Archive for May, 2013


Stumbling on Wikipedia

Can be shockingly eye-opening. There is so much complexity in the world. Consider just this entry that I stumbled upon. What a concise and beautiful mathematic representation of life. Of course the simulation is just one way of seeing the intricate structure of life, and there are others (such as philosophy or theology), but nonetheless here it is, simple and fascinating.


Narcissism over time

Sometimes I get upset on this blog about narcissism. I thought I had license to do this because the work of Jean Twenge and others supports the idea that there is a marked increase in the narcissism of the current generation, when compared as an age cohort to other age cohorts. Thus, even though newspapers are constantly, i.e., in every decade, saying that narcissism was dangerously on the rise, I thought there was actually some data supporting the truth of that claims THIS TIME AROUND.

In an effort at fairness, some new studies have come out challenging the data used in making this conclusion.

This second one got cited in the Atlantic. It seems less powerful, but frustratingly, I just don’t know enough about statistics to understand most of what is said.


Secret Life of the “High 5”

It’s not secret actually, because it’s on wikipedia, but it’s just a classic case of how the richness of the world can really overwhelm you when bother to focus on any one part of it.

Just reading the bare facts of how the high five supposedly originated brings to mind all sorts of questions. It probably originated in sports — that seems likely, but then one wonders how essential the “high” part of the “high 5” is. Is the high five somehow different than the low five? Before you answer, know that the low five was an African American tradition that clearly came before white people. Did white culture have to make the high five “high” to sanitize it and make it uniquely white or appropriate to white people.

And how does this fit into a pattern of cultural appropriation (I would love to read some who seriously took up the issue of cultural appropriation, the world over, from the Elgin marbles to whatever else — embarrassing that I don’t have that many examples)? After all, think of the history of rap, jazz, and today, the question about the N* word. Is it ok if white people appropriate that too, even if they do in fact intend to use it in it positive valence?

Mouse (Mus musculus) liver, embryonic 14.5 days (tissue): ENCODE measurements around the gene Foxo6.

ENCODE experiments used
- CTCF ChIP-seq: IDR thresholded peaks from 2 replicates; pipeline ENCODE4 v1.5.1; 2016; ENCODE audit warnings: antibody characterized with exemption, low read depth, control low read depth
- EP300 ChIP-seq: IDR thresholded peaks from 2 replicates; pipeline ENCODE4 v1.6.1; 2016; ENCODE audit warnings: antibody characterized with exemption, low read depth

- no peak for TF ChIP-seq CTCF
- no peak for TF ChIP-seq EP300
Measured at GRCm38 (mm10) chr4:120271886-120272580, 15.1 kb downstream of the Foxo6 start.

Also, consider the SEXUAL history of the high five. One of the most documented claimants to be the first high five was between Dusty Baker and Glenn Burke. Burke transformed the sign into a gay pride expression in San Fran.

In one sense, one thinks that its wonderful and happy that a cultural sign for gay pride is taken on by the wider culture. After all, this type of diffusion is how progress is made in respecting various groups. But when one uses the word “appropriation” one can see a different side to these things.

Endlessly interesting, was the high five taken from gays and blacks, or was it adopted as an affirmation of the activity and indirectly, those who generated it. Without knowing the whole history, I would wager its the latter. There is nothing better for progress then to have a disenfranchised group become “cool.” The risk is that the group will be exploited by cultural forces (im sure some black artists have had this happen to them), but on the whole, I think sex and cool often work for the better in these situations (think of how important it was for civil rights when the supreme court said that black people and white people could date. In history, nothing brings races together like physical attraction. This too can be abused, but on the whole I’m high on sexual and cultural mixing.)